Studies have shown that since VLPs mimic the same morphology of a native virus without its viral genome it can also be a good candidate as vectors for gene transfer. Its non-replicating property makes it a very viable tool to deliver foreign plasmid DNA. Several studies on the use of VLP as a gene delivery system have shown positive results but validation and further clinical trials has to be performed yet before it becomes available in the market.
During the viral life cycle, a virus transports its genome to a host cell. Hence, the use of a virus can be one of the most efficient and practical way to deliver nanoparticles based drugs as well as diagnostic agents since viruses can be considered as natural nanocarriers. However, the use of virus as delivery system imposes high risk of viral production. It is for this reason that VLPs can be used as a very viable delivery system due to its similarity to a virus, only without the infectious genome in it.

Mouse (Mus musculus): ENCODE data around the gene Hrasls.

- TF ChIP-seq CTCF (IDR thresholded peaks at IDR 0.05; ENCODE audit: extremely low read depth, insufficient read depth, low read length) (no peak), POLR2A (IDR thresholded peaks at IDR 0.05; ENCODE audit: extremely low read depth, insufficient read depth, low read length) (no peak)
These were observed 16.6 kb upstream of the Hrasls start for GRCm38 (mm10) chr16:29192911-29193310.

Since VLPs, just like native virus, can also be considered as natural nanocarriers its potential of producing safe and cost effective vaccines is greatly explored. Currently, several VLP based vaccine manufactured by big pharmaceutical manufacturing companies are already available in the market. Some of these vaccines already available in the market are Hepatitis B Virus vaccine and Human Papilloma Virus vaccine. Also, several VLP-based vaccine, for the treatment of influenza, parvovirus, and Norwalk, are currently undergoing clinical trials and are expected to hit the market in the next few years.